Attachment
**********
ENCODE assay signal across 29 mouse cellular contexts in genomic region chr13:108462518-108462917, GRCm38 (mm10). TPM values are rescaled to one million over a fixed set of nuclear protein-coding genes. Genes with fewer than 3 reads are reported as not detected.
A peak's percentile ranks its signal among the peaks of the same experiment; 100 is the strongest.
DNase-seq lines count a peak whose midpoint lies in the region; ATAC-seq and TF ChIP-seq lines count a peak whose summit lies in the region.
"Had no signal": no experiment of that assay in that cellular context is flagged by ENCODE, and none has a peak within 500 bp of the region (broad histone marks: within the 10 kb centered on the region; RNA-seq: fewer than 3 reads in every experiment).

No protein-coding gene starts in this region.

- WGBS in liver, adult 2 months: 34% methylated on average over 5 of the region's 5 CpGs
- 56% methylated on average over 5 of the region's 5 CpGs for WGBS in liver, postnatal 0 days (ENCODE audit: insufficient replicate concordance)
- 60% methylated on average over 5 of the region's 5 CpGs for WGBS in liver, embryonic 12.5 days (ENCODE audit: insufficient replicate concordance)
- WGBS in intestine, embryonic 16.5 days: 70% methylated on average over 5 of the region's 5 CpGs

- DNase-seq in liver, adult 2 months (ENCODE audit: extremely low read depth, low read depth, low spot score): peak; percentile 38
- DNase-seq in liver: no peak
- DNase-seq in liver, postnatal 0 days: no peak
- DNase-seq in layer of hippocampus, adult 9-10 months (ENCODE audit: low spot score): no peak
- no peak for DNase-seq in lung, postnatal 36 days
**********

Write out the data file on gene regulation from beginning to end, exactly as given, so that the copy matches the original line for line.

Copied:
ENCODE assay signal across 29 mouse cellular contexts in genomic region chr13:108462518-108462917, GRCm38 (mm10). TPM values are rescaled to one million over a fixed set of nuclear protein-coding genes. Genes with fewer than 3 reads are reported as not detected.
A peak's percentile ranks its signal among the peaks of the same experiment; 100 is the strongest.
DNase-seq lines count a peak whose midpoint lies in the region; ATAC-seq and TF ChIP-seq lines count a peak whose summit lies in the region.
"Had no signal": no experiment of that assay in that cellular context is flagged by ENCODE, and none has a peak within 500 bp of the region (broad histone marks: within the 10 kb centered on the region; RNA-seq: fewer than 3 reads in every experiment).

No protein-coding gene starts in this region.

- WGBS in liver, adult 2 months: 34% methylated on average over 5 of the region's 5 CpGs
- 56% methylated on average over 5 of the region's 5 CpGs for WGBS in liver, postnatal 0 days (ENCODE audit: insufficient replicate concordance)
- 60% methylated on average over 5 of the region's 5 CpGs for WGBS in liver, embryonic 12.5 days (ENCODE audit: insufficient replicate concordance)
- WGBS in intestine, embryonic 16.5 days: 70% methylated on average over 5 of the region's 5 CpGs

- DNase-seq in liver, adult 2 months (ENCODE audit: extremely low read depth, low read depth, low spot score): peak; percentile 38
- DNase-seq in liver: no peak
- DNase-seq in liver, postnatal 0 days: no peak
- DNase-seq in layer of hippocampus, adult 9-10 months (ENCODE audit: low spot score): no peak
- no peak for DNase-seq in lung, postnatal 36 days